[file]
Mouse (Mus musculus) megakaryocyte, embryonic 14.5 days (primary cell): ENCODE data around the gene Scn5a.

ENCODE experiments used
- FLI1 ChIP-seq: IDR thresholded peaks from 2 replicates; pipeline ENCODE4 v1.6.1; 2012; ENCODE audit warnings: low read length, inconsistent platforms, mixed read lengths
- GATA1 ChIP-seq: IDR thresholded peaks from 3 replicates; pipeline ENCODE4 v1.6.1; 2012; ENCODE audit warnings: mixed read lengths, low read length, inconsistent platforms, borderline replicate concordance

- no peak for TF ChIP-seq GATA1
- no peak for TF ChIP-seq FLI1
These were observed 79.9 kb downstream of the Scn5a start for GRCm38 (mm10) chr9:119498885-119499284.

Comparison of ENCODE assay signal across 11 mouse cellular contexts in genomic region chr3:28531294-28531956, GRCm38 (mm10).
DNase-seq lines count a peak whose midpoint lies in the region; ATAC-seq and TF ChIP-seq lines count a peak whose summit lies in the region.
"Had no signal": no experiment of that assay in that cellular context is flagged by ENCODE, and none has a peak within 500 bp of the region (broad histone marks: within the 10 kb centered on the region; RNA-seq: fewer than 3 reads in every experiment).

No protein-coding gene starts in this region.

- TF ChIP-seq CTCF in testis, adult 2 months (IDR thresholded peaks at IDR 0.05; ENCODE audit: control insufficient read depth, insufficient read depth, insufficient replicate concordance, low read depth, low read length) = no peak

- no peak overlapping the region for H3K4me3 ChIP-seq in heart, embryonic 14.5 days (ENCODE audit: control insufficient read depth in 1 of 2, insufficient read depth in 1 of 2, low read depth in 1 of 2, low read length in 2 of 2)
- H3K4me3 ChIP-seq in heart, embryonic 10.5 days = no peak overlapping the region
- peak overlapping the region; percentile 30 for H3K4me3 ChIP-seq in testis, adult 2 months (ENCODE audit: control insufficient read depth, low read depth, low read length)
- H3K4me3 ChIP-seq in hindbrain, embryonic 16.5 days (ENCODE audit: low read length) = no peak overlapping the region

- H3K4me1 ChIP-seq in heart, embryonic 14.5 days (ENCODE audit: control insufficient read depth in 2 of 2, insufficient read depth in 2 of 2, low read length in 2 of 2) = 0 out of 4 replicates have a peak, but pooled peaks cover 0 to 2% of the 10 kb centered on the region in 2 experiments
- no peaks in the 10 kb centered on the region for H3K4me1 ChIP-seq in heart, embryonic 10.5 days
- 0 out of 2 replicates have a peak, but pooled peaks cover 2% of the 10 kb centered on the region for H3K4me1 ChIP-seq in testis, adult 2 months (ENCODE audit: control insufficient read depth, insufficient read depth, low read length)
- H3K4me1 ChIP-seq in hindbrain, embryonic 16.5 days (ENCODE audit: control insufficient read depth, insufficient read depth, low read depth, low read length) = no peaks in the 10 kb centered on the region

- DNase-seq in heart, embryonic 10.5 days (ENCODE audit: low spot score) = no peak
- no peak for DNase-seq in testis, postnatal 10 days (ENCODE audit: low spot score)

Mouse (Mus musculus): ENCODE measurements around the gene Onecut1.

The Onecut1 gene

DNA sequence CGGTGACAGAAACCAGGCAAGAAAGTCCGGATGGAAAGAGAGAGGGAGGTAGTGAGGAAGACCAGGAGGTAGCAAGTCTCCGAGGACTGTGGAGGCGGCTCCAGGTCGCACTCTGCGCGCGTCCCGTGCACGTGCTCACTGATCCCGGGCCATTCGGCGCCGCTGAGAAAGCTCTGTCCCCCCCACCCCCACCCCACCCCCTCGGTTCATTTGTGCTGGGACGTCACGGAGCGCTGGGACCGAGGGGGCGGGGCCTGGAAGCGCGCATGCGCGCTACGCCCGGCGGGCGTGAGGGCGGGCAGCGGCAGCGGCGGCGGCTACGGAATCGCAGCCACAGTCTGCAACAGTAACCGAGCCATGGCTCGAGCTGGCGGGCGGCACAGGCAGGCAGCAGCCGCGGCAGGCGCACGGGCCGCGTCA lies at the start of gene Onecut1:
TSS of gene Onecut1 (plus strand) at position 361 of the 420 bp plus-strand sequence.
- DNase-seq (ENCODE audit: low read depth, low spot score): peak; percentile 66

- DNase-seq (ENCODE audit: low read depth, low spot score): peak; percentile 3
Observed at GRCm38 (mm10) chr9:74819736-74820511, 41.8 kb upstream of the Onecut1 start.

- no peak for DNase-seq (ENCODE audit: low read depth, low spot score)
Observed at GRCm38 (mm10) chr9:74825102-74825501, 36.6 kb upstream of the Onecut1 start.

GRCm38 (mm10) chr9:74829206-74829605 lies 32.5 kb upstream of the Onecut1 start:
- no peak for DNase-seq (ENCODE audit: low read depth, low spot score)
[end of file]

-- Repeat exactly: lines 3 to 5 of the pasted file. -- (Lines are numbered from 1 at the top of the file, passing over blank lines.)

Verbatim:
- FLI1 ChIP-seq: IDR thresholded peaks from 2 replicates; pipeline ENCODE4 v1.6.1; 2012; ENCODE audit warnings: low read length, inconsistent platforms, mixed read lengths
- GATA1 ChIP-seq: IDR thresholded peaks from 3 replicates; pipeline ENCODE4 v1.6.1; 2012; ENCODE audit warnings: mixed read lengths, low read length, inconsistent platforms, borderline replicate concordance

- no peak for TF ChIP-seq GATA1